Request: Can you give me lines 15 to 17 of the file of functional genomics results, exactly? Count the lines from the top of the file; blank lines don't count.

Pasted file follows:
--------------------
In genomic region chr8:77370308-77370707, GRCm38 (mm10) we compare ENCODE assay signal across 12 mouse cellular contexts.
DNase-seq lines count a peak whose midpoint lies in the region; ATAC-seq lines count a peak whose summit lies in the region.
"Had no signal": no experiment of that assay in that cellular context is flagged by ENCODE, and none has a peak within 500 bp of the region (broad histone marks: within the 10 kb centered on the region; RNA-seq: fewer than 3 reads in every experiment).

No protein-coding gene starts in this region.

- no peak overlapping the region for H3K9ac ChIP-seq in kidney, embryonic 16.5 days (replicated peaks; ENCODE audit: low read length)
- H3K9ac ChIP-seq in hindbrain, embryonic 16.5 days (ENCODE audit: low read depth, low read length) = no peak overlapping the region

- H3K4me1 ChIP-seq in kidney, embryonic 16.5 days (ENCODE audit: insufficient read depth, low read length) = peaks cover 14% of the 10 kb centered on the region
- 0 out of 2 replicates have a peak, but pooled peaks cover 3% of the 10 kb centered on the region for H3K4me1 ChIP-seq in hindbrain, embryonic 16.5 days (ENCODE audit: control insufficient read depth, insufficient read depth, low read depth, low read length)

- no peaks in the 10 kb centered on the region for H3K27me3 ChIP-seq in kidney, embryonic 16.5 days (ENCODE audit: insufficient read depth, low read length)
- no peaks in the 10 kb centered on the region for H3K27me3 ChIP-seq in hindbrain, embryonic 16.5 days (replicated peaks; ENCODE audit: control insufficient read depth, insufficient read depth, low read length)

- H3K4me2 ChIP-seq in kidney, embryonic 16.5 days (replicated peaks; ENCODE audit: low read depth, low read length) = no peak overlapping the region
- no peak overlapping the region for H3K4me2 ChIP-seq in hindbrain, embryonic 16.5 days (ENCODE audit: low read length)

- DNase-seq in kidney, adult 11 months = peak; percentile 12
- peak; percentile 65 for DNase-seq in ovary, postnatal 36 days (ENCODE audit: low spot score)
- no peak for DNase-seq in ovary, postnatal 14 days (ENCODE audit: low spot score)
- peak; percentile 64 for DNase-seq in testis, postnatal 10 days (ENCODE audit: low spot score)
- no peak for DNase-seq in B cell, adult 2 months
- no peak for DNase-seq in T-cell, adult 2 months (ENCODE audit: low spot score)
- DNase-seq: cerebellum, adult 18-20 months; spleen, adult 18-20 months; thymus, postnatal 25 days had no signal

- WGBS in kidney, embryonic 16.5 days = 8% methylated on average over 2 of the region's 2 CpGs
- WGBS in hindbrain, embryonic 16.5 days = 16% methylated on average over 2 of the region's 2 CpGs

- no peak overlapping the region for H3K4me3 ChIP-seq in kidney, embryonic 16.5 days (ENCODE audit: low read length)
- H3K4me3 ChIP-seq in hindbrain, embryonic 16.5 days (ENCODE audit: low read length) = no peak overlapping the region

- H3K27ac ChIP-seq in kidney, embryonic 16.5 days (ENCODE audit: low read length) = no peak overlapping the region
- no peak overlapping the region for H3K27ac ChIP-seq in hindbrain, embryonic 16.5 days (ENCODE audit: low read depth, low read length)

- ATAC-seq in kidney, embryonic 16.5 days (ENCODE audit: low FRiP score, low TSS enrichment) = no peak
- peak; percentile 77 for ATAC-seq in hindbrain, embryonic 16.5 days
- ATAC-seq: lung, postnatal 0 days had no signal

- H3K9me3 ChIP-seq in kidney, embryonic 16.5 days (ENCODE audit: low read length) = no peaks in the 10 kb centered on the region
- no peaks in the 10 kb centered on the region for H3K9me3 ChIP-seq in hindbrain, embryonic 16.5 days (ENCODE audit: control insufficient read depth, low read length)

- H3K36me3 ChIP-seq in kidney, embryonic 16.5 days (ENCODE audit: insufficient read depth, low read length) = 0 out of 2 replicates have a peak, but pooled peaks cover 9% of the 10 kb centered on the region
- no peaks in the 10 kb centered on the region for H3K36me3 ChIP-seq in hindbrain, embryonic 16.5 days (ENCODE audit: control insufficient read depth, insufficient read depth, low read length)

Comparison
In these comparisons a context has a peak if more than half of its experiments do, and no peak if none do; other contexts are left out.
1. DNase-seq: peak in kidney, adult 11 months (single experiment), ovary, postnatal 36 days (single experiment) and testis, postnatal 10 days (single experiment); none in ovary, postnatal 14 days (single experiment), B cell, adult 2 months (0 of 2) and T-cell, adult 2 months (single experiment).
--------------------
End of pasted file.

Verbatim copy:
- no peak for DNase-seq in ovary, postnatal 14 days (ENCODE audit: low spot score)
- peak; percentile 64 for DNase-seq in testis, postnatal 10 days (ENCODE audit: low spot score)
- no peak for DNase-seq in B cell, adult 2 months